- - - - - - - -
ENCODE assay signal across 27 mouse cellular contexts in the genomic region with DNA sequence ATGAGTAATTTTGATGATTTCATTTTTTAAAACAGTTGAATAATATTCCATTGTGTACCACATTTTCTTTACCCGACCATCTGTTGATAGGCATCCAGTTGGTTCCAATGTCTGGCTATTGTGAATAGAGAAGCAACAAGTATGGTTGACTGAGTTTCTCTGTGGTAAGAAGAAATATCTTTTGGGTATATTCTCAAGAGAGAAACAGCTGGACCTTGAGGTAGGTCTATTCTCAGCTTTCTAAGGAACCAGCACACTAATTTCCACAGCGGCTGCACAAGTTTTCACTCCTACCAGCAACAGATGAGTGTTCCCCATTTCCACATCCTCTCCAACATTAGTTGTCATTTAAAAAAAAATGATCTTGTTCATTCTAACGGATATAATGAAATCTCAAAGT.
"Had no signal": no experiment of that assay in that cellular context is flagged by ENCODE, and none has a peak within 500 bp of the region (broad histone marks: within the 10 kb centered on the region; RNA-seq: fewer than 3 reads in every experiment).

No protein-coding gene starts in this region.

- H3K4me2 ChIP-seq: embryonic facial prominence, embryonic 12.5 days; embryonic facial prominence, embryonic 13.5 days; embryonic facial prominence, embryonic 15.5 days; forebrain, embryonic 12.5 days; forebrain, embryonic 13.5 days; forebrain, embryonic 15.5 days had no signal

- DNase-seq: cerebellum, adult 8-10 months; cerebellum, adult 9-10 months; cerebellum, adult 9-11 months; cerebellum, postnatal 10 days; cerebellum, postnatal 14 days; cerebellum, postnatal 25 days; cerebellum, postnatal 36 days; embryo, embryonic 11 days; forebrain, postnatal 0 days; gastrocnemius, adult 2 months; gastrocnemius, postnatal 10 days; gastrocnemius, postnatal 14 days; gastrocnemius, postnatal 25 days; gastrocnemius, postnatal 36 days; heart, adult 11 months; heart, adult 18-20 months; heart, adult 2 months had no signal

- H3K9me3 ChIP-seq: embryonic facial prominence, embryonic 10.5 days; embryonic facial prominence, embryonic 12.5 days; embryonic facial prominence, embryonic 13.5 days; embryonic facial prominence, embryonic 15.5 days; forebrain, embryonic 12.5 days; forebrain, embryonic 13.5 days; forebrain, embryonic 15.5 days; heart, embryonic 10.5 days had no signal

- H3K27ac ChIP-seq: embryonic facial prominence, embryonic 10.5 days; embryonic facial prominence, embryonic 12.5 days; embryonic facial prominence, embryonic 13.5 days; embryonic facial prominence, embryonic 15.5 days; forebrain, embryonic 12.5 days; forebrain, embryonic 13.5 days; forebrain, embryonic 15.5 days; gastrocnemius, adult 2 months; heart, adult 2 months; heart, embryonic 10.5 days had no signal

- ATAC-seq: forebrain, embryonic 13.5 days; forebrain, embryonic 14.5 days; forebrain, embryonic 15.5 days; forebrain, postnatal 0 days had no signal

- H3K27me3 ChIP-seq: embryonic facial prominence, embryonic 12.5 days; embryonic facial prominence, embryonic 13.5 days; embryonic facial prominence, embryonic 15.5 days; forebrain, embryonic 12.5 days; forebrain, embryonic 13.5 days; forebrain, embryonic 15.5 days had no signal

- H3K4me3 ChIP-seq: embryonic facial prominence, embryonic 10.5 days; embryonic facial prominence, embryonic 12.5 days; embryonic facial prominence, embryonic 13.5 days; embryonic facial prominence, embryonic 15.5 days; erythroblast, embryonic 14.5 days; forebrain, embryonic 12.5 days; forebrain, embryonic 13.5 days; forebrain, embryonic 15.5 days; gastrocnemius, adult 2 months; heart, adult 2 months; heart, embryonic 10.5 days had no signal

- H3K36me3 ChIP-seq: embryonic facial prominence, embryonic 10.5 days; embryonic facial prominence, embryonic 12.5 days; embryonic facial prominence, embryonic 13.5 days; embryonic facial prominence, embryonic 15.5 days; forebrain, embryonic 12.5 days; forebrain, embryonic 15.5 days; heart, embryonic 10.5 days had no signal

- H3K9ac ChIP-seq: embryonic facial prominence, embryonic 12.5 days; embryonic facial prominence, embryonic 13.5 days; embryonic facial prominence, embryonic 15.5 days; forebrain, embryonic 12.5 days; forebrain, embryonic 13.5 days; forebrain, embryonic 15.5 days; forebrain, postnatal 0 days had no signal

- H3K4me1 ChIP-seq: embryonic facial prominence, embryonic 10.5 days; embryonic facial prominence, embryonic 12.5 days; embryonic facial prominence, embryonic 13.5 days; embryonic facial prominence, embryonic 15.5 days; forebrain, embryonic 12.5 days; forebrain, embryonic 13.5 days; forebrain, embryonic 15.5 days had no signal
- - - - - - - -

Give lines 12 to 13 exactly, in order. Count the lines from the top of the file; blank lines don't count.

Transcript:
- H3K9ac ChIP-seq: embryonic facial prominence, embryonic 12.5 days; embryonic facial prominence, embryonic 13.5 days; embryonic facial prominence, embryonic 15.5 days; forebrain, embryonic 12.5 days; forebrain, embryonic 13.5 days; forebrain, embryonic 15.5 days; forebrain, postnatal 0 days had no signal

- H3K4me1 ChIP-seq: embryonic facial prominence, embryonic 10.5 days; embryonic facial prominence, embryonic 12.5 days; embryonic facial prominence, embryonic 13.5 days; embryonic facial prominence, embryonic 15.5 days; forebrain, embryonic 12.5 days; forebrain, embryonic 13.5 days; forebrain, embryonic 15.5 days had no signal